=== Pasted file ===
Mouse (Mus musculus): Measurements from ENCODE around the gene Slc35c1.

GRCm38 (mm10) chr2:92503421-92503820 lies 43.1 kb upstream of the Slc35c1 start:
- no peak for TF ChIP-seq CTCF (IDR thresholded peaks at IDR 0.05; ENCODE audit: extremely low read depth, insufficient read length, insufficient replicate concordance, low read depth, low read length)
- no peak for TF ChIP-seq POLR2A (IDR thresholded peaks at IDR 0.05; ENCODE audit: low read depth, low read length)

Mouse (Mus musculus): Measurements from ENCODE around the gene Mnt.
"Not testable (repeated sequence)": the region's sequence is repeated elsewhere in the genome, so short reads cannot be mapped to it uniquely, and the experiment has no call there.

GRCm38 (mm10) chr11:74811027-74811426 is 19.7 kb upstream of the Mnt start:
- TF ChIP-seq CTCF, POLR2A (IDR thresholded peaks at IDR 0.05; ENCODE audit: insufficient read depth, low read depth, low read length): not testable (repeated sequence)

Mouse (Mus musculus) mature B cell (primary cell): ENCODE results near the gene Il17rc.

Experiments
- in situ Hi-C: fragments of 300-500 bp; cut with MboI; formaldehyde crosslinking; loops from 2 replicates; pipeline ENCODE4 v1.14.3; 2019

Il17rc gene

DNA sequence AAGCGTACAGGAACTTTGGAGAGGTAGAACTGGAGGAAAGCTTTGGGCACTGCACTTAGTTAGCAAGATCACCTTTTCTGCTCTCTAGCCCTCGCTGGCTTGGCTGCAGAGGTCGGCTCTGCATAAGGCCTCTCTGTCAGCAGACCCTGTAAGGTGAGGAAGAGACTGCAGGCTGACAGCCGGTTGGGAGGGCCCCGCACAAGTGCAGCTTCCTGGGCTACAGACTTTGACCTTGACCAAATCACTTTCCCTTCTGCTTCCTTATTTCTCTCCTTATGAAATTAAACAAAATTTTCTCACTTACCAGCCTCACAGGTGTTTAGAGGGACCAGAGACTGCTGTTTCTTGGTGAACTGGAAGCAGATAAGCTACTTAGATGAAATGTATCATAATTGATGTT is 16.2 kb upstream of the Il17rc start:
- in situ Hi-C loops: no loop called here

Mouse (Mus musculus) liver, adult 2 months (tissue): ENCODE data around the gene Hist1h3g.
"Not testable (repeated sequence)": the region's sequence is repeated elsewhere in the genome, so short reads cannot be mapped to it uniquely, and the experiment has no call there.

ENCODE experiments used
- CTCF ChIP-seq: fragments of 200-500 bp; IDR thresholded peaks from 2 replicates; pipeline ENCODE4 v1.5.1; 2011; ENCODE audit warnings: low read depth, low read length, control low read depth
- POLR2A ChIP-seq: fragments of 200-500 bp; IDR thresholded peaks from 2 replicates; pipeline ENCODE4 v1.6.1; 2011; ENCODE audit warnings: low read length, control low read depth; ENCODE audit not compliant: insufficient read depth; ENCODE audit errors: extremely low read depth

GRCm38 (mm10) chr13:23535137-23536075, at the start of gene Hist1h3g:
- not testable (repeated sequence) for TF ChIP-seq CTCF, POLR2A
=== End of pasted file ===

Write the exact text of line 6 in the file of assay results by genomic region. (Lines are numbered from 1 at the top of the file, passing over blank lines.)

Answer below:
"Not testable (repeated sequence)": the region's sequence is repeated elsewhere in the genome, so short reads cannot be mapped to it uniquely, and the experiment has no call there.